Years ago I went into cheapskate mode and bought a 500GB white label hard drive. Its model number was WL500GSA1672 or maybe WL500GBS, I'm not really sure. I've read that this was a debranded Western Digital, but theres no easy way to know for sure.
The drive was used as a primary drive in a Linux server, then later used in a different server as part of a RAID1 mirroring setup. It worked flawlessly for years. Finally, it did die, and quite gloriously.
Having trouble getting audio working on your HDMI monitor? Using a DVI converter cable and an audio jack?
Some monitors will not output sound from the RCA or other audio source if the video is coming in with a HDMI/DVI conversion going on. If you are using a HDMI to DVI converter cable, you may have noticed that DVI can not carry audio.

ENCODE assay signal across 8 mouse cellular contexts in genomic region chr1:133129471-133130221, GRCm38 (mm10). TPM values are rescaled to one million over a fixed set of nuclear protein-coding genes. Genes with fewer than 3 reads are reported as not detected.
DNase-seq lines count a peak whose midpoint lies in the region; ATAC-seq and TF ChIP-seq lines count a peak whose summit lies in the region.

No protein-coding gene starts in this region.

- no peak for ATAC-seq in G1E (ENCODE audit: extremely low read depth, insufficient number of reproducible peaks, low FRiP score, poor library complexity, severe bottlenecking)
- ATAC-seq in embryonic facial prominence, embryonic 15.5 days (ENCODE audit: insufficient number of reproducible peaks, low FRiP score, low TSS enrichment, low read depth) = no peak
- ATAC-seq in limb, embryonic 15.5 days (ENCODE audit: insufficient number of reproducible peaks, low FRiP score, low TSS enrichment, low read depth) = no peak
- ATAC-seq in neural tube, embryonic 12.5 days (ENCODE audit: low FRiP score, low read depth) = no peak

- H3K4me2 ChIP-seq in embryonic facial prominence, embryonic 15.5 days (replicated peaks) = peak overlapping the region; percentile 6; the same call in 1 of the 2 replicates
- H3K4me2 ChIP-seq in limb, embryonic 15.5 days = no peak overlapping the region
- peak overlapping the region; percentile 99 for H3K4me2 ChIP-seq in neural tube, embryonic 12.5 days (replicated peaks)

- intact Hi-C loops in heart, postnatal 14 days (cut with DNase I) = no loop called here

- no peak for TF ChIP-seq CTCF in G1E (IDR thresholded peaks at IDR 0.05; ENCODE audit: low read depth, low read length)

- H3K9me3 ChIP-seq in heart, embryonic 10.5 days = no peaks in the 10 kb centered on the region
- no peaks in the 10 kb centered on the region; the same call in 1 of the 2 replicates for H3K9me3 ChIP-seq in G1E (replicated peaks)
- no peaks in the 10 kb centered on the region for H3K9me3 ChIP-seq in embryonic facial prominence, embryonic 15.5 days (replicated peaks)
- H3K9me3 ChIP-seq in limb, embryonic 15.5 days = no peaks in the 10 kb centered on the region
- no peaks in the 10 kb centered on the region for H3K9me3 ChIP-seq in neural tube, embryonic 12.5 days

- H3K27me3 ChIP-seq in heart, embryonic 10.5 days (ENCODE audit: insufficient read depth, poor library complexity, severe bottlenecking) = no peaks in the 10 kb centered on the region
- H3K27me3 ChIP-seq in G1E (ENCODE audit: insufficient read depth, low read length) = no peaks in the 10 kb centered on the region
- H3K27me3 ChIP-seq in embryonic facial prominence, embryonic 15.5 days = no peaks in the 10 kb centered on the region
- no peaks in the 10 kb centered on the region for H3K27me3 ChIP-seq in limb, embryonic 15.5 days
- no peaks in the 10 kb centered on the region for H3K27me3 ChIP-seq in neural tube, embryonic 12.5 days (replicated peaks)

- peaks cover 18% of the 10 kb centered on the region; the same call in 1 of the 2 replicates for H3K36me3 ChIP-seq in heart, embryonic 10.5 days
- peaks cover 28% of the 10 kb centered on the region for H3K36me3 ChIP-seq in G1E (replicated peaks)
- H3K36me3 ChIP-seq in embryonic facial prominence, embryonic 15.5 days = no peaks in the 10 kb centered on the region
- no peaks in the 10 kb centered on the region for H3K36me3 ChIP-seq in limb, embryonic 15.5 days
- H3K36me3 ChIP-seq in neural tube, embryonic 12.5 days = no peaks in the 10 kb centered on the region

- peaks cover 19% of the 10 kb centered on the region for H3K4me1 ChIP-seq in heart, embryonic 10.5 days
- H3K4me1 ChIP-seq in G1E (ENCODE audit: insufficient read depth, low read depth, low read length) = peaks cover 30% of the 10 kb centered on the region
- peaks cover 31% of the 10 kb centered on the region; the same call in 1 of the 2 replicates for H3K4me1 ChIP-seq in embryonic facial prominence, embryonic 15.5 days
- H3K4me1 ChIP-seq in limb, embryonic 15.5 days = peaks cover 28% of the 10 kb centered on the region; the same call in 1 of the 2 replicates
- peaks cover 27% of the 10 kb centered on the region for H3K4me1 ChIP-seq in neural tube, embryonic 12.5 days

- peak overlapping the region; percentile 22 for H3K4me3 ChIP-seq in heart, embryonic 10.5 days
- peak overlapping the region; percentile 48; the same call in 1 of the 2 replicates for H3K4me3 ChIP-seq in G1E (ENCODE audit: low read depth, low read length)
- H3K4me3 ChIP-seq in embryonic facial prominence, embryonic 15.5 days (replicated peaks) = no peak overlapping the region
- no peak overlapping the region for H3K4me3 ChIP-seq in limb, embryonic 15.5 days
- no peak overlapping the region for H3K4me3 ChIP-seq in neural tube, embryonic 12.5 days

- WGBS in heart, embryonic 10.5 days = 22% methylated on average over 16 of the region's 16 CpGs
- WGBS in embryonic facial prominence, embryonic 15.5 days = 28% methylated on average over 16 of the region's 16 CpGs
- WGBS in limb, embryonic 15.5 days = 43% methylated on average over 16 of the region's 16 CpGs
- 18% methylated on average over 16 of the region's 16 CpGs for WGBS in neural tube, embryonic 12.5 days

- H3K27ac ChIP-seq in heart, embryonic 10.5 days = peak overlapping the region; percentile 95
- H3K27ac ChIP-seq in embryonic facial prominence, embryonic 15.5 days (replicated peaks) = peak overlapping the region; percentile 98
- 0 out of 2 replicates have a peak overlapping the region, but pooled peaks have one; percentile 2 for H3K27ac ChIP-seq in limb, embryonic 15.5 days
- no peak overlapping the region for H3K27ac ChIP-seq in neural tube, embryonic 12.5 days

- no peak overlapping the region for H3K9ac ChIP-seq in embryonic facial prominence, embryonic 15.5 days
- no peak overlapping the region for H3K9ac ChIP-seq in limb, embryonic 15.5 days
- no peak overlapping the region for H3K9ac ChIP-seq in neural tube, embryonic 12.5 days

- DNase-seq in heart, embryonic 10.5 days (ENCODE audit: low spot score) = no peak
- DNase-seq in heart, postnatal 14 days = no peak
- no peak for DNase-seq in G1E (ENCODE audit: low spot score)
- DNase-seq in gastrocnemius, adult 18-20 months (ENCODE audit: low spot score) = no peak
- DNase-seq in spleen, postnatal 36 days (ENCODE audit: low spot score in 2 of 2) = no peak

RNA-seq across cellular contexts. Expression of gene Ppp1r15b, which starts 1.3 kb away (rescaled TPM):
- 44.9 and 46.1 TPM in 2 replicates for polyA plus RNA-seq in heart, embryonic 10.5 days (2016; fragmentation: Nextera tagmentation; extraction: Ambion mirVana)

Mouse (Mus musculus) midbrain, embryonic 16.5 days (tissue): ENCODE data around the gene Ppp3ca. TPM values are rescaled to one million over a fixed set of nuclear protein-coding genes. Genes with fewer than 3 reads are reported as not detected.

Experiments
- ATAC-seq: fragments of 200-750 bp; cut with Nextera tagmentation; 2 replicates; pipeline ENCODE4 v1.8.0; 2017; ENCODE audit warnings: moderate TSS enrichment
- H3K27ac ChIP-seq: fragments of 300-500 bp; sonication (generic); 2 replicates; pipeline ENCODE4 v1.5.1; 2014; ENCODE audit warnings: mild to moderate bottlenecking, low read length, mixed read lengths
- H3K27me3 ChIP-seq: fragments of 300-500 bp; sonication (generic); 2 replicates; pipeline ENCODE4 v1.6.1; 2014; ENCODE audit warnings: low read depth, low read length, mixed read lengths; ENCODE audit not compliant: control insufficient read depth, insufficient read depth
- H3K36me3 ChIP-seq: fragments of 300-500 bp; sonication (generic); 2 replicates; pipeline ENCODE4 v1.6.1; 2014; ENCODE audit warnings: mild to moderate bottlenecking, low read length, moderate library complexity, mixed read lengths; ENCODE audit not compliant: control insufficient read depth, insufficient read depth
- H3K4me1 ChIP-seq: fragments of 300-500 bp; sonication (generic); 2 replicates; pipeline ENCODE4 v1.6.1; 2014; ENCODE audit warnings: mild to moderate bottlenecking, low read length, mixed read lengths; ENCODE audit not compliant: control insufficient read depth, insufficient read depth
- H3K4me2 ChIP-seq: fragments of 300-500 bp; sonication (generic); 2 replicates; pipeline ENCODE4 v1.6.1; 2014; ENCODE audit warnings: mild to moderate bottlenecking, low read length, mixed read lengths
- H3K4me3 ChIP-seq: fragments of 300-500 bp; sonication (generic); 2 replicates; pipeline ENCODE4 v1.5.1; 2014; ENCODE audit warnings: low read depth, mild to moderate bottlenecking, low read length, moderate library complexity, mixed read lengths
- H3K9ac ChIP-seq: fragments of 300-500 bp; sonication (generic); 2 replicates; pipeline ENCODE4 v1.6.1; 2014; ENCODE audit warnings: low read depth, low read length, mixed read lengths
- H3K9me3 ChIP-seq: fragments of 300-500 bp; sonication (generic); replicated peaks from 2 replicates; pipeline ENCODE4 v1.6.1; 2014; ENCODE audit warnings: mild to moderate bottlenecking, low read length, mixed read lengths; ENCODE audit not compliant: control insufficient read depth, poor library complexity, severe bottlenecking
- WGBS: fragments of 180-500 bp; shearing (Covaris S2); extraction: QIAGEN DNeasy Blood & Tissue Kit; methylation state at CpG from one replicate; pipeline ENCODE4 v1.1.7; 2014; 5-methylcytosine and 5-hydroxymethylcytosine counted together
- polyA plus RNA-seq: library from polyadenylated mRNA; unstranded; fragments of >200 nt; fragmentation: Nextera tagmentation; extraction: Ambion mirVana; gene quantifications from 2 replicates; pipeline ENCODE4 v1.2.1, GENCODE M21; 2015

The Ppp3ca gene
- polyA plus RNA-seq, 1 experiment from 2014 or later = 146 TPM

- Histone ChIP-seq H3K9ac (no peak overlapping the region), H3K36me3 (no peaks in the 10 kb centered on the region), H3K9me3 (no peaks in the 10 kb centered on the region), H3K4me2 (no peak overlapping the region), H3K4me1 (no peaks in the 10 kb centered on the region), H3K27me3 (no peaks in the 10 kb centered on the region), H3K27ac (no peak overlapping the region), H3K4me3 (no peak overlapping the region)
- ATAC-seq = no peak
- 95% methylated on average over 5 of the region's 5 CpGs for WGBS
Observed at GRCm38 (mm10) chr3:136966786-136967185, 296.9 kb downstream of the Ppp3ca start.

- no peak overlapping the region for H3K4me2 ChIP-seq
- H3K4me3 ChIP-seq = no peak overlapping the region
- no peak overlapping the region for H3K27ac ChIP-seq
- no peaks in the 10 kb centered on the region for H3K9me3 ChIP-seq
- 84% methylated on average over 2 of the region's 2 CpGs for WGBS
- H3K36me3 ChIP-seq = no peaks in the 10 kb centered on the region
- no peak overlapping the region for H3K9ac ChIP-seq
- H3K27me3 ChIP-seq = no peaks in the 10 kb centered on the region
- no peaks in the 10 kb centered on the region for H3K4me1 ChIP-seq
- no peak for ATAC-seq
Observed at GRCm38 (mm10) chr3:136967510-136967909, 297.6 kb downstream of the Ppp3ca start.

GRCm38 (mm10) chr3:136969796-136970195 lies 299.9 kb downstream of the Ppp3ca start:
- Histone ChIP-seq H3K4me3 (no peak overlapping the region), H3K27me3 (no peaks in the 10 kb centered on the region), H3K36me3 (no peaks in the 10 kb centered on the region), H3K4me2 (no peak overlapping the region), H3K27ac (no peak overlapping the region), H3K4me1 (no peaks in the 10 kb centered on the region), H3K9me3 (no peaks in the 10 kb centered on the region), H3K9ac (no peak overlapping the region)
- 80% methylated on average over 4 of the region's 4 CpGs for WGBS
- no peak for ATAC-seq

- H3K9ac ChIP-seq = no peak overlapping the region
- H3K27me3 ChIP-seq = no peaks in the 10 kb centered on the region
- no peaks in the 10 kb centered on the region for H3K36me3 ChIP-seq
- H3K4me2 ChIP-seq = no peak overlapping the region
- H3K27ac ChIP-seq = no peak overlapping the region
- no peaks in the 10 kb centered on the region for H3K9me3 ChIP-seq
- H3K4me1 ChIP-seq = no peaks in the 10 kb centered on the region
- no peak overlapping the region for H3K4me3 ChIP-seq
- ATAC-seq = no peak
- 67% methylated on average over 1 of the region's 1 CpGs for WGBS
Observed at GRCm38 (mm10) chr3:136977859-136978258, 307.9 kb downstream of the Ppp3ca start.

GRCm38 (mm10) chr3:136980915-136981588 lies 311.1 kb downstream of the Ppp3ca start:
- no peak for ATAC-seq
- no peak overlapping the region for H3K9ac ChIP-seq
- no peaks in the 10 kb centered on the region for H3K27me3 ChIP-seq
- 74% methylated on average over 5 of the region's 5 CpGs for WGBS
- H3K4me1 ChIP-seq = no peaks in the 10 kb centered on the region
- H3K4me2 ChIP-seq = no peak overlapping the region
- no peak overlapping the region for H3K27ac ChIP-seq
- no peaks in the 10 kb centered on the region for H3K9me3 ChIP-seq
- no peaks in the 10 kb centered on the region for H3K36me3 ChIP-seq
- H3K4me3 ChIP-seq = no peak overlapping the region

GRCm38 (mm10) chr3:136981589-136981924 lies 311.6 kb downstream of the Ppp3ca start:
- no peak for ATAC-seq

The good news: nVidia finally released their much awaited 173.14.09 video driver for linux. This officially supports the 2.6.25 kernel and supports the newest line of GeForce graphics cards.
The bad news: When you install the driver your HDMI/DVI digital flatpanel display looks horrible; the text looks jagged or blurred or oversharpened. There are halos and ringing anywhere there is contrast. The colors looked washed out and over bright. However, when you use the D-SUB (VGA) plug, everything works fine.
What is going on?
Flash memory as a main storage medium is a relatively new phenomenon. Flash is known for its lack of seek time, so we wanted to see just how much bandwidth we could squeeze out of these devices over the USB bus.
It turns out that even with all of the limitations of the USB bus working against us we were still able to obtain some very good results at a very nice pricepoint.